St David’s: speaking stones and the limits of medicine

Off to St David’s to look at the cathedral and its collection of old tombs (and 3 concerts … and choral evensong …)

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This one has to be my favourite. It’s the tomb of a local doctor, Silvester. The inscription reads

SILVESTER MEDICUS IACET HIC EIUS RUINA MONSTRAT QUOD MORTI NON OBSISTIT MEDICINA

(Silvester the doctor lies here. His ruin shows that medicine cannot prevent death.)

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What local drama lies behind the word ‘ruin’ to describe his death, we can only speculate. The tomb is probably early to mid fourteenth century – could he have been a victim of the Black Death?

I like this one as well. It’s a bishop called Anselm, from the Pitt College medieval art and architecture site at http://www.medart.pitt.edu/image/England/St-Davids/Cathedral/Furnishings/StDv-cath-tomb-PG579-s.jpg (pity about ‘England’ in the URL but there you go … can’t fight all of the battles, all of the time ….)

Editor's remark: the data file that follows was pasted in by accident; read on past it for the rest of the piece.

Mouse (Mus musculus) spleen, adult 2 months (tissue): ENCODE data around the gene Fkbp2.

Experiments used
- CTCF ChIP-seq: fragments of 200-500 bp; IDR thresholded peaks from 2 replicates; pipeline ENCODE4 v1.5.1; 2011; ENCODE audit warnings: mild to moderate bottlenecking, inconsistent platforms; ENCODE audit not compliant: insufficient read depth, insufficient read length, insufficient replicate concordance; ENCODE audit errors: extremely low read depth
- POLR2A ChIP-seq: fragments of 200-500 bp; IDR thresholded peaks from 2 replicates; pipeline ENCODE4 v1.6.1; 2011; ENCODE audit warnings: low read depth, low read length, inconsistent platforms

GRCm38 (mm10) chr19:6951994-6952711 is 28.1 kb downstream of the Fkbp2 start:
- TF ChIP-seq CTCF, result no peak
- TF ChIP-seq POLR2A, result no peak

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The inscription reads

PETRA PRECOR DIC SIC ANSELMUS EPISCOPUS EST HIC

(Stone, please say this: Anselm the bishop lies here)

The stone is expected to speak, and it has an identity: you speak directly to it and say ‘please’.

I was there on the only wet day of the week and the cathedral was full of people, most of whom had clearly come in out of the rain and were a bit bewildered by the building and its contents. How to explain the heritage of religion and belief in a post-religious age? Perhaps we worry too much about this, and place too high a value on ‘understanding’. If you visit south India, you will be welcomed into hundreds of little temples and shrines, and you will have no idea about the ‘meaning’ of worship there. It’s enough to be there, and to be welcomed.

 

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